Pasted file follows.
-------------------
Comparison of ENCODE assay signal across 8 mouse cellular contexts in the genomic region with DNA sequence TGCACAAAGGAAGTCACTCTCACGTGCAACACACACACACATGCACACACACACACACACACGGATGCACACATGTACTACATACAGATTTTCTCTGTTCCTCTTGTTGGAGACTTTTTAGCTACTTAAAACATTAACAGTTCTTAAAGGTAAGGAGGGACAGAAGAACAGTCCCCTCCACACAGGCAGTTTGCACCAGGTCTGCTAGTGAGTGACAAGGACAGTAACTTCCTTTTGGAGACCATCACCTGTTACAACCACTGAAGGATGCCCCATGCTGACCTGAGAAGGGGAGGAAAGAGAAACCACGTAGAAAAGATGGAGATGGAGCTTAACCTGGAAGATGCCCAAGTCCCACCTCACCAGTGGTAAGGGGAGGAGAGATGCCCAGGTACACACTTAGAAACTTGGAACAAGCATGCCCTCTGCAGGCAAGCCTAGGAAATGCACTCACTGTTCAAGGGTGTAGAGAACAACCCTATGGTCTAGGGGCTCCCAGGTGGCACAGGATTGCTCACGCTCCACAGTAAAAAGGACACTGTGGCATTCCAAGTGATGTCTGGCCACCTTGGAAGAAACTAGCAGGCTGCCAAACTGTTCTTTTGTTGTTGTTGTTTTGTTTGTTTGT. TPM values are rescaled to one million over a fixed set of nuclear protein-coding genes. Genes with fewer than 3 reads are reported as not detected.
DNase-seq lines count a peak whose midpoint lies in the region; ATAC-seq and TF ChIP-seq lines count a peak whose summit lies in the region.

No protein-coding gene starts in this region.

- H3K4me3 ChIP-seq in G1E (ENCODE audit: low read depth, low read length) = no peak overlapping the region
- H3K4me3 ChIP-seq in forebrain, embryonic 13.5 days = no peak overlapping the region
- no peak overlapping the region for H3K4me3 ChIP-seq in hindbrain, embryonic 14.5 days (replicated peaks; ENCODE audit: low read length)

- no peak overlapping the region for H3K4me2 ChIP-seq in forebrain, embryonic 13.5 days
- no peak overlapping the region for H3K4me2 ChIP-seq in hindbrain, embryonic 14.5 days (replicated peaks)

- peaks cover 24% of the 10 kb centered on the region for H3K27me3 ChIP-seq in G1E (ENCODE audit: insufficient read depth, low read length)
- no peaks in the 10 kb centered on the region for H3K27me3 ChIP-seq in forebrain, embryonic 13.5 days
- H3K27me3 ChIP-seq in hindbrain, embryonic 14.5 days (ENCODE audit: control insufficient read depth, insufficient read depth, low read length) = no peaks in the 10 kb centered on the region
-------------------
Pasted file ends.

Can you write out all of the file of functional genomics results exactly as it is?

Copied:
Comparison of ENCODE assay signal across 8 mouse cellular contexts in the genomic region with DNA sequence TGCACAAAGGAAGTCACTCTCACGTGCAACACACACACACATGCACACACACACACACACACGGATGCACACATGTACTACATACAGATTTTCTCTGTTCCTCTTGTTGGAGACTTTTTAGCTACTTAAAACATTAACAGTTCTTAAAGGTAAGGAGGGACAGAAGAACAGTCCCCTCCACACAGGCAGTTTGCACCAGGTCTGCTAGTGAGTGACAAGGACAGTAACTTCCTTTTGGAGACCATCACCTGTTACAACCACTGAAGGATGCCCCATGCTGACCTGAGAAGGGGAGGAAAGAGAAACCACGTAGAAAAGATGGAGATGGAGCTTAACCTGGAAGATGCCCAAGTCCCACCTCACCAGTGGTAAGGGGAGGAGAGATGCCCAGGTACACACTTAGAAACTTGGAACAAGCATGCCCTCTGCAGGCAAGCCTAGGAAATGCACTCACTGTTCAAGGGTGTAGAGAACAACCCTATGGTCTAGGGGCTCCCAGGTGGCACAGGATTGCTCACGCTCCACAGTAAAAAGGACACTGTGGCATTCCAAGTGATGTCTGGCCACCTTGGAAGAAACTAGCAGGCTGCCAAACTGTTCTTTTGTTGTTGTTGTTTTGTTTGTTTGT. TPM values are rescaled to one million over a fixed set of nuclear protein-coding genes. Genes with fewer than 3 reads are reported as not detected.
DNase-seq lines count a peak whose midpoint lies in the region; ATAC-seq and TF ChIP-seq lines count a peak whose summit lies in the region.

No protein-coding gene starts in this region.

- H3K4me3 ChIP-seq in G1E (ENCODE audit: low read depth, low read length) = no peak overlapping the region
- H3K4me3 ChIP-seq in forebrain, embryonic 13.5 days = no peak overlapping the region
- no peak overlapping the region for H3K4me3 ChIP-seq in hindbrain, embryonic 14.5 days (replicated peaks; ENCODE audit: low read length)

- no peak overlapping the region for H3K4me2 ChIP-seq in forebrain, embryonic 13.5 days
- no peak overlapping the region for H3K4me2 ChIP-seq in hindbrain, embryonic 14.5 days (replicated peaks)

- peaks cover 24% of the 10 kb centered on the region for H3K27me3 ChIP-seq in G1E (ENCODE audit: insufficient read depth, low read length)
- no peaks in the 10 kb centered on the region for H3K27me3 ChIP-seq in forebrain, embryonic 13.5 days
- H3K27me3 ChIP-seq in hindbrain, embryonic 14.5 days (ENCODE audit: control insufficient read depth, insufficient read depth, low read length) = no peaks in the 10 kb centered on the region